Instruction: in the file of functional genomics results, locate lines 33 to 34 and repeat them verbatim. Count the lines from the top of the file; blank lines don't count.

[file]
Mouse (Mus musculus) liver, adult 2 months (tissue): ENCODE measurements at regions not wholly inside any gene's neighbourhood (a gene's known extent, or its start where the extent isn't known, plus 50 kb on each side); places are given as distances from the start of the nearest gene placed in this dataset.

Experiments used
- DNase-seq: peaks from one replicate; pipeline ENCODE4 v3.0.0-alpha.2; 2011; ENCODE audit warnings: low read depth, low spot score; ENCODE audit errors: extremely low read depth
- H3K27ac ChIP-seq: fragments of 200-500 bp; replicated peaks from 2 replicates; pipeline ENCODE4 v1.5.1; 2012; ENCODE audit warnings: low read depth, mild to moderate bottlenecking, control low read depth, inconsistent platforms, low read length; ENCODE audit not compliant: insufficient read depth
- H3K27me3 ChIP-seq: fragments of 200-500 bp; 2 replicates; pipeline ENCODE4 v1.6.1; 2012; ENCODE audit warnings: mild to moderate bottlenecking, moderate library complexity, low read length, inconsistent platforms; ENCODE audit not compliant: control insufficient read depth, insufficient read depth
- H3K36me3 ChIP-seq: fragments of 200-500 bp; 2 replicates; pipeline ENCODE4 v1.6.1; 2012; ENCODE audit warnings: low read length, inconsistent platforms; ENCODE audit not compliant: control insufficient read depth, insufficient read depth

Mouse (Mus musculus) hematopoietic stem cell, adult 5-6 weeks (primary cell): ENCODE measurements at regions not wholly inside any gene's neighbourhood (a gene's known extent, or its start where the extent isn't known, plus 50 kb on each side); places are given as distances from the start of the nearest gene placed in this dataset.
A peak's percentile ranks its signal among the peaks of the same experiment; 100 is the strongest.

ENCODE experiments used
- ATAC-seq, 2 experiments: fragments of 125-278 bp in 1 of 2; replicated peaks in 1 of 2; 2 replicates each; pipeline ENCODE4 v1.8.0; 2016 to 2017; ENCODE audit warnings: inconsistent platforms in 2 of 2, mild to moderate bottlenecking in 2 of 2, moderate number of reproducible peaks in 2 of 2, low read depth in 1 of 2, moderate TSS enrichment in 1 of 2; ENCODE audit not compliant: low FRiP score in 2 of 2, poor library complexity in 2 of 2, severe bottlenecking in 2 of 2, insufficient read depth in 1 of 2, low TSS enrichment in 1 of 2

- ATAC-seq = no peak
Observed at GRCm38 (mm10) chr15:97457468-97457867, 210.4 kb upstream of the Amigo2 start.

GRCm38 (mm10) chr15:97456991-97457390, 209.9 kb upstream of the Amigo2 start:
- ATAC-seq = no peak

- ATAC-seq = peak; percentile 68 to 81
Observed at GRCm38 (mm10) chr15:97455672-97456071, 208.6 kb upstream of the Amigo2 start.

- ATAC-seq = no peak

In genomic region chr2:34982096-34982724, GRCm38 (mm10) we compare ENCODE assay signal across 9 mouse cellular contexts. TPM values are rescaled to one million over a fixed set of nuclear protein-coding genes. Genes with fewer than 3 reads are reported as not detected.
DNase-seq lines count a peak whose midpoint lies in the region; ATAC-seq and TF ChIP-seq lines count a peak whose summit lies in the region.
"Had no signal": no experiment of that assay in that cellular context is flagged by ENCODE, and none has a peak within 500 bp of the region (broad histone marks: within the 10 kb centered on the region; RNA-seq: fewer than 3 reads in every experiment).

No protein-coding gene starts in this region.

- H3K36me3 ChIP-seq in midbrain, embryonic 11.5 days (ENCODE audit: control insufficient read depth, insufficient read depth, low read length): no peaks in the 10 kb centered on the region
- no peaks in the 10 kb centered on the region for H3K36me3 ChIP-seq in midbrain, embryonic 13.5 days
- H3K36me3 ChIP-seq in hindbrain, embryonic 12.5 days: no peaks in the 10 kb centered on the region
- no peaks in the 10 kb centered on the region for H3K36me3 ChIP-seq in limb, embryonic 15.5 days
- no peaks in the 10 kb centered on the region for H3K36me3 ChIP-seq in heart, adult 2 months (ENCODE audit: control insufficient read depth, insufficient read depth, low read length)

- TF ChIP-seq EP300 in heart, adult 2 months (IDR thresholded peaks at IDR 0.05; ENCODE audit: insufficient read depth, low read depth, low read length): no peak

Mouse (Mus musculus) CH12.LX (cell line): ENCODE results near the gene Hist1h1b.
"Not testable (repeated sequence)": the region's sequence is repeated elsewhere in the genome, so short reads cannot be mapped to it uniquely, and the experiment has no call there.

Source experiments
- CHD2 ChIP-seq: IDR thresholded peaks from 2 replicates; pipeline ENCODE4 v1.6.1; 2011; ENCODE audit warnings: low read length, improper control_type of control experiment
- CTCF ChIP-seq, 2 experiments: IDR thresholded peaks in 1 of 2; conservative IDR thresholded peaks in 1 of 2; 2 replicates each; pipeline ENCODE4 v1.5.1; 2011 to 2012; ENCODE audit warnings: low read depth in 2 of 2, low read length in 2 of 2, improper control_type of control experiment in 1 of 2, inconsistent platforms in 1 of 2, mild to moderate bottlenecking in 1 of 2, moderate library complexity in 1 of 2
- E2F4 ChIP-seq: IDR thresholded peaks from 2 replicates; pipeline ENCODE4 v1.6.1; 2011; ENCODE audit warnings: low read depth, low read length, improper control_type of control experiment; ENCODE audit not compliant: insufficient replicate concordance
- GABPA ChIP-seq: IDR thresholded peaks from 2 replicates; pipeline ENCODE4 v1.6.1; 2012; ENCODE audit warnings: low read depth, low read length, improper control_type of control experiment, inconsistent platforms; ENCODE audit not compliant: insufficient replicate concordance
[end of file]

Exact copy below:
- E2F4 ChIP-seq: IDR thresholded peaks from 2 replicates; pipeline ENCODE4 v1.6.1; 2011; ENCODE audit warnings: low read depth, low read length, improper control_type of control experiment; ENCODE audit not compliant: insufficient replicate concordance
- GABPA ChIP-seq: IDR thresholded peaks from 2 replicates; pipeline ENCODE4 v1.6.1; 2012; ENCODE audit warnings: low read depth, low read length, improper control_type of control experiment, inconsistent platforms; ENCODE audit not compliant: insufficient replicate concordance